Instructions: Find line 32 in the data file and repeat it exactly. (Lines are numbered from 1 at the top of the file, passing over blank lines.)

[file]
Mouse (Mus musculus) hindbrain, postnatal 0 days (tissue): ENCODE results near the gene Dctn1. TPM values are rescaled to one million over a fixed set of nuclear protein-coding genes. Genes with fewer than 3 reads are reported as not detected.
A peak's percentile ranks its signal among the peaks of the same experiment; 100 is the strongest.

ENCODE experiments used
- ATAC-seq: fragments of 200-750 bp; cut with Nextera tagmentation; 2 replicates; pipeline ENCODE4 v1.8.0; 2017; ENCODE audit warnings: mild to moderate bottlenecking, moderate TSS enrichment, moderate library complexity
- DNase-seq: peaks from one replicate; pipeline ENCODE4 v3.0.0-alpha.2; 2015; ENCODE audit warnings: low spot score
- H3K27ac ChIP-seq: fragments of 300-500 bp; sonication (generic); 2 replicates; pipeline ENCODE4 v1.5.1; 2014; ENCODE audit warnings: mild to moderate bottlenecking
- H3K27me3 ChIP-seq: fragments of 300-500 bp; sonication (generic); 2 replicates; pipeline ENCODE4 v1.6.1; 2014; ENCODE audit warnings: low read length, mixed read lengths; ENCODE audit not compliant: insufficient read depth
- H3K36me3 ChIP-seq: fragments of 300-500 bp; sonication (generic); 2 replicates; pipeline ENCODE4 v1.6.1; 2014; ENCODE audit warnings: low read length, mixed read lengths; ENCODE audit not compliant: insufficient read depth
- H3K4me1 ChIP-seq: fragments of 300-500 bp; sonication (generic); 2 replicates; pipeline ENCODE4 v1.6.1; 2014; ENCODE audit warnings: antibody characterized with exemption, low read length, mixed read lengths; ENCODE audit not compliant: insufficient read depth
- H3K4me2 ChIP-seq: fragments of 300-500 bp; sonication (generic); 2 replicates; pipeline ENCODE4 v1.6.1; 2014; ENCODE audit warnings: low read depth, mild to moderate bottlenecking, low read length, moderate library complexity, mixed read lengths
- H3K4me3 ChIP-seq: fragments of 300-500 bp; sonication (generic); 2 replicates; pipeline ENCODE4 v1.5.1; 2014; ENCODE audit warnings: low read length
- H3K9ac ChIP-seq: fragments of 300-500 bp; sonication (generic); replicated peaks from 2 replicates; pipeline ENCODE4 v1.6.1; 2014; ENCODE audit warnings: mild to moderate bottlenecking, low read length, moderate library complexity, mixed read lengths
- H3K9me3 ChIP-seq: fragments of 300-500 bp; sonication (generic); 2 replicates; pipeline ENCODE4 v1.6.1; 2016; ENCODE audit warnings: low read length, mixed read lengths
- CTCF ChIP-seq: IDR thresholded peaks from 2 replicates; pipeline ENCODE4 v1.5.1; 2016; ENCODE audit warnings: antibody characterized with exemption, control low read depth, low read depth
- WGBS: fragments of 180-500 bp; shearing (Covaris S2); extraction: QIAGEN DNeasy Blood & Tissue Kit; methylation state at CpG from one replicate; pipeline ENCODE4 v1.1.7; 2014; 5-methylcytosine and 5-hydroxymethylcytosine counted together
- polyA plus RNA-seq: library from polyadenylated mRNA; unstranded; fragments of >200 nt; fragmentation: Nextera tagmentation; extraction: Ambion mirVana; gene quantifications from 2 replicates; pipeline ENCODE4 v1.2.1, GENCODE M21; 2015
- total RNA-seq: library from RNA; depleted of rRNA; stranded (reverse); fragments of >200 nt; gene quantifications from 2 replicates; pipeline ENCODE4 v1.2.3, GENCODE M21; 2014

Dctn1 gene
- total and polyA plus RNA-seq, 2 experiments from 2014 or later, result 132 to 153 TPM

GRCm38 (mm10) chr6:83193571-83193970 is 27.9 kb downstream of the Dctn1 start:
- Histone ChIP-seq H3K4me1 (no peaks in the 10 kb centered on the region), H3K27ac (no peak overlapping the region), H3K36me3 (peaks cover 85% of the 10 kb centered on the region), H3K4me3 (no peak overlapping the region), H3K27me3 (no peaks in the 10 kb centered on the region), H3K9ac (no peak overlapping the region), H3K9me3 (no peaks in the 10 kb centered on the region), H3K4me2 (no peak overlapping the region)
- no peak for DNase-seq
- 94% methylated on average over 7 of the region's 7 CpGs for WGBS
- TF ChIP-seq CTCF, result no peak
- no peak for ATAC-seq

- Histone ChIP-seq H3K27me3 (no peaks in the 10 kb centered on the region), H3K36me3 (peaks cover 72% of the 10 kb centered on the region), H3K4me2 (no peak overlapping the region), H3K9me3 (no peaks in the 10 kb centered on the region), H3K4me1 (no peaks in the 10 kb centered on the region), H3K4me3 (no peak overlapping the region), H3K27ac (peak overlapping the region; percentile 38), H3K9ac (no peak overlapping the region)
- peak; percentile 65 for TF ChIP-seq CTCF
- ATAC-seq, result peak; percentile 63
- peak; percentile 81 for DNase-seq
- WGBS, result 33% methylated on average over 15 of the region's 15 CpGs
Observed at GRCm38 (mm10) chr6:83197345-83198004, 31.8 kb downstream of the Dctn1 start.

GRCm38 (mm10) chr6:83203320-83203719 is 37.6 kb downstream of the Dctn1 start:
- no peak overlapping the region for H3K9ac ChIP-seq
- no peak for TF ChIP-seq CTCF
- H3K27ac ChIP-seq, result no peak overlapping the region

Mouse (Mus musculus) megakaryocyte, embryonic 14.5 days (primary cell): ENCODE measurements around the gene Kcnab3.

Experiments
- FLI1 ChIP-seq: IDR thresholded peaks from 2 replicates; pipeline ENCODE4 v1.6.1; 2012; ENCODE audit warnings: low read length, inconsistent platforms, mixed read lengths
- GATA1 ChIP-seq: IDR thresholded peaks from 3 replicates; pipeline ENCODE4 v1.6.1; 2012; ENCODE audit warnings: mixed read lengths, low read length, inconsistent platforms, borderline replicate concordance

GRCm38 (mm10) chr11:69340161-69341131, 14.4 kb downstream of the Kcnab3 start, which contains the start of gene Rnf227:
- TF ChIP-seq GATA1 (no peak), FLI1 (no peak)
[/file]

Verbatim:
GRCm38 (mm10) chr6:83203320-83203719 is 37.6 kb downstream of the Dctn1 start: